But probably the most striking difference of all is that we don’t really have Santa Claus. Saint Nicholas (“Nikolaus”) visits German children on December 6: we put our boots in front of our door, and they get filled overnight. This tradition commemorates when Nikolaus gave a cold, homeless man his coat.

It’s true we do have Weihnachtsmann (Santa Claus), but the concept came from outside and is part of popular German culture. Das Christkind (Christ Child, or Baby Jesus) visits on Christmas Eve with presents.

…but after an Emirati interlude

Before repatriating to Germany for the second time, my family lived in Abu Dhabi. I was 13 then and for me, Christmas temporarily lost part of its appeal. There was no cold, no snow and barely any Christmas trees.

Believe me when I say, you don’t understand the importance of a Christmas tree until you don’t have it anymore. Instead, we had a little metal frame that was supposed to represent a Christmas tree.

The cold I used to have a love-hate relationship with in New York (Germany, too) was now non-existent; and though I didn’t exactly miss it, it did take away a big part of the anticipation of the holiday — of the winter solstice.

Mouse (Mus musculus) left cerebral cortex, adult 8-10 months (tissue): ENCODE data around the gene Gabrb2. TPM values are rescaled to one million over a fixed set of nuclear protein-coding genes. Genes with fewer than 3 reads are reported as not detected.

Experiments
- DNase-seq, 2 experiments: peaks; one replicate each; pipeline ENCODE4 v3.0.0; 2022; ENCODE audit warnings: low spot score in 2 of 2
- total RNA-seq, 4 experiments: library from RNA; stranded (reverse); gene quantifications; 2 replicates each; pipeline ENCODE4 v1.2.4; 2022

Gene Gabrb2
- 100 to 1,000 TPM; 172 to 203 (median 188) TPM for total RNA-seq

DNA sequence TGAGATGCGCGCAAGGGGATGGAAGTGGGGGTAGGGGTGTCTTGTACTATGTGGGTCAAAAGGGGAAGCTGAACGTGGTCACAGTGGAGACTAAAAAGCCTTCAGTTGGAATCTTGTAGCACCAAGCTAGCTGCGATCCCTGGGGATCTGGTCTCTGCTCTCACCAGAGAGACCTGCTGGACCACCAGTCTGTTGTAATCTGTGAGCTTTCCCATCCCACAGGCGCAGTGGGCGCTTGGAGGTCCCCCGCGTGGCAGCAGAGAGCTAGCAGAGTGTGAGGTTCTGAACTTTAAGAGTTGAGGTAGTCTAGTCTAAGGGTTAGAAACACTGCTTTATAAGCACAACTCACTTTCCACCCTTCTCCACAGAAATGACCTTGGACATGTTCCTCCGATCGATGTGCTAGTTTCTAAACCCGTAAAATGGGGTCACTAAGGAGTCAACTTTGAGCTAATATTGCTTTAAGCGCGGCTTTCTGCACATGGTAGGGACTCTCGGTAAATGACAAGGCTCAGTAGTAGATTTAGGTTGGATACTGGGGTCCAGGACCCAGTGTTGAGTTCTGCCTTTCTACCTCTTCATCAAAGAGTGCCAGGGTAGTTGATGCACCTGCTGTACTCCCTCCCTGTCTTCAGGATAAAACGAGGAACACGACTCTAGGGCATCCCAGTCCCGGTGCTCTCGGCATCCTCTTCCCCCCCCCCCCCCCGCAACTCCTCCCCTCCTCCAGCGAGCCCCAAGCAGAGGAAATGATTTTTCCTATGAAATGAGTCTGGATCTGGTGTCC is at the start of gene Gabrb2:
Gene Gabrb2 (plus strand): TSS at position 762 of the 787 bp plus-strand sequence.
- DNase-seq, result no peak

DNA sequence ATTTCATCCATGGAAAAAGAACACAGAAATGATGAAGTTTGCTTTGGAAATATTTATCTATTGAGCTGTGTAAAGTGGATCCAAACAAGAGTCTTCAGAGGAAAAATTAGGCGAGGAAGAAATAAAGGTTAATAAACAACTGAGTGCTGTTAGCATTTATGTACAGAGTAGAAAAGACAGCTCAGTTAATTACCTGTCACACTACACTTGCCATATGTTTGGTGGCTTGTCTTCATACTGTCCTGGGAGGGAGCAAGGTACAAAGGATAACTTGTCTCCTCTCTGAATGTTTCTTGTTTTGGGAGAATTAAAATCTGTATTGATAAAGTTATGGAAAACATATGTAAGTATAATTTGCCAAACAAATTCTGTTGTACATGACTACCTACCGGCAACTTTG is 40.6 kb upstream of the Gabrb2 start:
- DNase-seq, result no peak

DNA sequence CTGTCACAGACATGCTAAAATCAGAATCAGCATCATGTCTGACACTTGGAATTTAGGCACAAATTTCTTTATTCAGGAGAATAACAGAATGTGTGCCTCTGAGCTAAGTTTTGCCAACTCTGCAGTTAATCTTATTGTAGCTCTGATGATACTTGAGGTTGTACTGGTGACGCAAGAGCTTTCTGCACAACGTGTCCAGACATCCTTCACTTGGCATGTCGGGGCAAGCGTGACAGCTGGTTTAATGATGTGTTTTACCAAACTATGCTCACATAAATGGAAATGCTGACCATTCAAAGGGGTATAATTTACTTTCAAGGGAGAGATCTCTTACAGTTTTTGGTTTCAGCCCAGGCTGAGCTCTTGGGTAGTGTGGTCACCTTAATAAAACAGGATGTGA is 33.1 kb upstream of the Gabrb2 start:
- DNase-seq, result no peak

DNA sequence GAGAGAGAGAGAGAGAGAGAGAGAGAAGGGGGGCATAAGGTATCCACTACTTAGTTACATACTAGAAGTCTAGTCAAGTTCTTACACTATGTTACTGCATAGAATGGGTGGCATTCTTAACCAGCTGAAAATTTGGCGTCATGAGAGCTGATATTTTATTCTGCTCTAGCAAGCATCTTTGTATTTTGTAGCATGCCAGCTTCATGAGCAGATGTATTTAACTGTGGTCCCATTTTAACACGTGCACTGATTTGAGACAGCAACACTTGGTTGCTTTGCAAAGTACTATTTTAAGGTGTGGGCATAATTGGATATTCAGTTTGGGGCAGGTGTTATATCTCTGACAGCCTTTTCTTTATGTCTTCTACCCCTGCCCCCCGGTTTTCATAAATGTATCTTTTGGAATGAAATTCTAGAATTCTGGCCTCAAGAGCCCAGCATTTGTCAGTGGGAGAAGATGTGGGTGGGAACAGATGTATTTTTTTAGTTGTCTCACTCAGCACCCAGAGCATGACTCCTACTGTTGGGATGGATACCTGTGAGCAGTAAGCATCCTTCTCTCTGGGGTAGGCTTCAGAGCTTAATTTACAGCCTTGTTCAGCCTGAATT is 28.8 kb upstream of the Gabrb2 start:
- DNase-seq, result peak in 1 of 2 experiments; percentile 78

With very few people around you getting excited for Christmas, it was much harder to even remember that Christmas was nearing. It snuck up on you and then disappeared, much like birthdays — but without any of the accompanying fanfare.

* * *

Living in Germany had renewed my awareness of Christmas traditions and the sense of community they bring. Nowadays I actually enjoy the build-up to Christmas as much as Christmas Eve or the day itself — the markets and the decorations. For me, this is what makes this age-old holiday so much more than a time to give presents.

* * *

Readers, especially those who are Third Culture Kids, or TCKs, can you relate to Tiffany Lake-Haeuser’s competing visions of Christmas? She would love to hear your comments. You can also follow Tiffany on her blog, Girl on the Run.

STAY TUNED for tomorrow’s displaced Q, on stogy holiday foods.

If you enjoyed this post, we invite you to register for The Displaced Dispatch, a round up of weekly posts from The Displaced Nation, with seasonal recipes, book giveaways and other extras. Register for The Displaced Dispatch by clicking here!

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Images (clockwise from top left): Candles in Tiffany Lake-Haeuser’s German home, Christmas 2011; birthday candles (Morguefiles); the crèche in Tiffany’s home, Christmas 2011; Bergdorf Goodman Christmas windows, courtesy Flickr Creative Commons; the rare Christmas tree in Abu Dhabi, courtesy Flickr Creative Commons; the Christmas tree at Rockefeller Center (Morguefiles); and Tiffany in front of the tree in her German home, Christmas 2011.

Catching up with this year’s Random Nomads over the holidays (1/3)